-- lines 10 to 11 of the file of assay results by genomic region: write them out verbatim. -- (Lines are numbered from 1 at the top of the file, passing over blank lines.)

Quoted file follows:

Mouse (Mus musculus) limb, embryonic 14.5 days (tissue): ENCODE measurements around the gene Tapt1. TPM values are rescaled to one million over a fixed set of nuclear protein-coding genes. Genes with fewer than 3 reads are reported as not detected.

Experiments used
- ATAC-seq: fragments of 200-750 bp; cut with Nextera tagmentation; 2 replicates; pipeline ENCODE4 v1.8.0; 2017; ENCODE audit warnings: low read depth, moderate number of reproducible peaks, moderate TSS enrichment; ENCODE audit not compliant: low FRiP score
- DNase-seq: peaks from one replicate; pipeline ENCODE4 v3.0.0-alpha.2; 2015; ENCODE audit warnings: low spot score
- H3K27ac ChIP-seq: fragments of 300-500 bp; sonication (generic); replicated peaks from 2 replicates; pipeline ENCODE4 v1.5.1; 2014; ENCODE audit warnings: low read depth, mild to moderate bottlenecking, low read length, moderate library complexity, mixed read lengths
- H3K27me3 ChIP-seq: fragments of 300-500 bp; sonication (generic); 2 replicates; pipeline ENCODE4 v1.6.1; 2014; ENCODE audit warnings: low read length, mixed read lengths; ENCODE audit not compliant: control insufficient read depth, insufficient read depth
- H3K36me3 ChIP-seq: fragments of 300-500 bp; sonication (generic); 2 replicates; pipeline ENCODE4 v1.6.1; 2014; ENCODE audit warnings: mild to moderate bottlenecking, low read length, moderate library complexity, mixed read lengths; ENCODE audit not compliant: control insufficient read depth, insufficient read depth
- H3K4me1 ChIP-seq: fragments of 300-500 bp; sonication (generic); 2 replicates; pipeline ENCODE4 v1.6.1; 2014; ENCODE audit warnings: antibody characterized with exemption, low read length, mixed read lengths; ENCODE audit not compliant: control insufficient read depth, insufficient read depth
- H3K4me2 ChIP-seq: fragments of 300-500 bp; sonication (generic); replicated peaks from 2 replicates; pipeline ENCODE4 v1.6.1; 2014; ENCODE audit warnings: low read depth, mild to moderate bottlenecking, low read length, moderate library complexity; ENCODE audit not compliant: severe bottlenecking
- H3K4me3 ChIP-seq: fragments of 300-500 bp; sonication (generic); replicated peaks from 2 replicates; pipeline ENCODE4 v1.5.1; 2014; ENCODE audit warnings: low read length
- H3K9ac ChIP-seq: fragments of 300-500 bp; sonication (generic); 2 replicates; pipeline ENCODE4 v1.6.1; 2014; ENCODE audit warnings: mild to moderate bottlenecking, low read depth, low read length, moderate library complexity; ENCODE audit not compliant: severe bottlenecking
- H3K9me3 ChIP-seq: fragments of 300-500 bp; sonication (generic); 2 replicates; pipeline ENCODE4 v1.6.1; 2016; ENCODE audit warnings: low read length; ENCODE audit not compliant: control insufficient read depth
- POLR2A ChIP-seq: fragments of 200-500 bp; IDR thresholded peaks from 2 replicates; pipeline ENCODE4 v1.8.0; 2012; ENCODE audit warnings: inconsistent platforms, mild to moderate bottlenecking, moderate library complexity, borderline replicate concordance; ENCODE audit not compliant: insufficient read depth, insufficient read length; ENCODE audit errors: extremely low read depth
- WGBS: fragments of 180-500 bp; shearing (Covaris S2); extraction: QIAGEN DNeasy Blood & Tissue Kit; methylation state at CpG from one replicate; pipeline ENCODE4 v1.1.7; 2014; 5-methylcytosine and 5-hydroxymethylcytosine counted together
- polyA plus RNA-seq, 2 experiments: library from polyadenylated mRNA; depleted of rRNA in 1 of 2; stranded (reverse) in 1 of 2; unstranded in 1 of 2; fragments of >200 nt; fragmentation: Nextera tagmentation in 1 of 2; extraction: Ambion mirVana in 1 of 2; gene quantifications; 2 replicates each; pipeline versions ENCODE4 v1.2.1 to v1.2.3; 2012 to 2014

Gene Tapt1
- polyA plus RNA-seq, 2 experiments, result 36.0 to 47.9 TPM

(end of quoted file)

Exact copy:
- H3K4me3 ChIP-seq: fragments of 300-500 bp; sonication (generic); replicated peaks from 2 replicates; pipeline ENCODE4 v1.5.1; 2014; ENCODE audit warnings: low read length
- H3K9ac ChIP-seq: fragments of 300-500 bp; sonication (generic); 2 replicates; pipeline ENCODE4 v1.6.1; 2014; ENCODE audit warnings: mild to moderate bottlenecking, low read depth, low read length, moderate library complexity; ENCODE audit not compliant: severe bottlenecking